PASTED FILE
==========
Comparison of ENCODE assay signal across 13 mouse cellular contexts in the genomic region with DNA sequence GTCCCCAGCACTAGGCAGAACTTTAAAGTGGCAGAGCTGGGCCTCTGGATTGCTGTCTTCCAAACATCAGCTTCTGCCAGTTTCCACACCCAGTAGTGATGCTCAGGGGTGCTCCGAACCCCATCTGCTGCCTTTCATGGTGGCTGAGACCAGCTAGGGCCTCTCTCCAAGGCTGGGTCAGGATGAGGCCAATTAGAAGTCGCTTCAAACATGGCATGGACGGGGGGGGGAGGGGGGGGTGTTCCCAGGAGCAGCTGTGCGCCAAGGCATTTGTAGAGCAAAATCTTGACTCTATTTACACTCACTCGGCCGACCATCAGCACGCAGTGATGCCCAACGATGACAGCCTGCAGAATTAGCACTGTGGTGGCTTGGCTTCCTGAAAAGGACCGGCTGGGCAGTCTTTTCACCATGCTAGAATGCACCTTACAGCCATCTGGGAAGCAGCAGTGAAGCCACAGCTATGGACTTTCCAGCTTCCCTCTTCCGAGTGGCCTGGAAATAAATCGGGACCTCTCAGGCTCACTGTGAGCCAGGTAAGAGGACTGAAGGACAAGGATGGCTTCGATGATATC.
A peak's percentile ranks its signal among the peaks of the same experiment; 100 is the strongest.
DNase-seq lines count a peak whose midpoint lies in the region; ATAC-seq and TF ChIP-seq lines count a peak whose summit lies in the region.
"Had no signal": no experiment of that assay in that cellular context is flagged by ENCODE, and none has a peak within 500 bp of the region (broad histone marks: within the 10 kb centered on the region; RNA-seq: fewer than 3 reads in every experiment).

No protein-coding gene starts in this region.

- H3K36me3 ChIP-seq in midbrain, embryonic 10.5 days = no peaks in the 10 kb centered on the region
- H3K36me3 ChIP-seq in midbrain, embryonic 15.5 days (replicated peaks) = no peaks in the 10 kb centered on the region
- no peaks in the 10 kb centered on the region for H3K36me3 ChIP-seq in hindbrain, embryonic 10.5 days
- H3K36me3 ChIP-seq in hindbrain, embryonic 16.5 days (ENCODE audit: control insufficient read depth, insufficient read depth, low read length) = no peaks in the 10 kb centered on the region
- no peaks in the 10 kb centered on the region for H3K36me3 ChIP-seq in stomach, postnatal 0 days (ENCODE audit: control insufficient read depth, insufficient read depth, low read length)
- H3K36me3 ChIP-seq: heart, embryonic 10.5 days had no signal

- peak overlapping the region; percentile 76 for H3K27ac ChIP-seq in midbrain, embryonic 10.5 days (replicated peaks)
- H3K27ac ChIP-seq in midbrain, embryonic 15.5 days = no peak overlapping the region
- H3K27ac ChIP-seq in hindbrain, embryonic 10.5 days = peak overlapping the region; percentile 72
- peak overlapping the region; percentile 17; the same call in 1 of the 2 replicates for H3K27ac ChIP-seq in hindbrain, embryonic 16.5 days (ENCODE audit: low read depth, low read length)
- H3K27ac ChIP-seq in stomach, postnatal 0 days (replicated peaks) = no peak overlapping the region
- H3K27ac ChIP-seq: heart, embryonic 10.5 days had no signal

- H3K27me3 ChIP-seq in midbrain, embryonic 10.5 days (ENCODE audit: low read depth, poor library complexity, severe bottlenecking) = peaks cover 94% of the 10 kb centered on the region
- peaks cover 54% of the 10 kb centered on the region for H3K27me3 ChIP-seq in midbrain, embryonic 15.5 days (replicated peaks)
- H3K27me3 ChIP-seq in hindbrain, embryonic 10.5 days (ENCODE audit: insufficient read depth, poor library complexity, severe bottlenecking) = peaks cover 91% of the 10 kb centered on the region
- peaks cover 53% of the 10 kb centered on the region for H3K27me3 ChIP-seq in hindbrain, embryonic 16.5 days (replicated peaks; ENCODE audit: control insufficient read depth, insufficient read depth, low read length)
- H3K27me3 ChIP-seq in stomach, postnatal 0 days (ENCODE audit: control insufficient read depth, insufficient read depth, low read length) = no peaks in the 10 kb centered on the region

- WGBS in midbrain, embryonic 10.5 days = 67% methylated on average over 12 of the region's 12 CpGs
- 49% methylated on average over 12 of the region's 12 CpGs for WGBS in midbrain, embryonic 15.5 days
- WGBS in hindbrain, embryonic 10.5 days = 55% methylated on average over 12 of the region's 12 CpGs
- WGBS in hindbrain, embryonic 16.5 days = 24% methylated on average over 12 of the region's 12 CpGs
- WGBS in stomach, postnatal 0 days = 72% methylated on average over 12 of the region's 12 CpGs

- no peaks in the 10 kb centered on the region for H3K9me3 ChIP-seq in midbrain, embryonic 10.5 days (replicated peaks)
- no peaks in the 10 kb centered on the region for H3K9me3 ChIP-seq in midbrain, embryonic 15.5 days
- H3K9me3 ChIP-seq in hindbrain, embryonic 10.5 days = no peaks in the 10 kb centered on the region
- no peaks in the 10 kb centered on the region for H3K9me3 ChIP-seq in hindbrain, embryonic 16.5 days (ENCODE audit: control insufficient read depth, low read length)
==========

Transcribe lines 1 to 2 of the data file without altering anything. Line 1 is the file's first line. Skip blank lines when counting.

Comparison of ENCODE assay signal across 13 mouse cellular contexts in the genomic region with DNA sequence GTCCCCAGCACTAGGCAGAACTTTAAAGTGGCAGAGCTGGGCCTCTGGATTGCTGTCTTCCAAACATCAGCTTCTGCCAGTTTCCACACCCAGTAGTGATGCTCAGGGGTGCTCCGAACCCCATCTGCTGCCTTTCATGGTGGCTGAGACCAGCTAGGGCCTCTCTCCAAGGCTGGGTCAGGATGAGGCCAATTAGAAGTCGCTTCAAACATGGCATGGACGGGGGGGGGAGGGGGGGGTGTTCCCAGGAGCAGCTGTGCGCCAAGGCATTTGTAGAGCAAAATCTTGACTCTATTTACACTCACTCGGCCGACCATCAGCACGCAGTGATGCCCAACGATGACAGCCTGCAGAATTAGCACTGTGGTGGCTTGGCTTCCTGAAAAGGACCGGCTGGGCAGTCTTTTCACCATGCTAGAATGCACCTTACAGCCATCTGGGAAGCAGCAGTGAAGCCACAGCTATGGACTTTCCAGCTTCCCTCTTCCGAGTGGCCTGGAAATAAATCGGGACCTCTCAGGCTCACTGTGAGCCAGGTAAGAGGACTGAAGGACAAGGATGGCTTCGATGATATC.
A peak's percentile ranks its signal among the peaks of the same experiment; 100 is the strongest.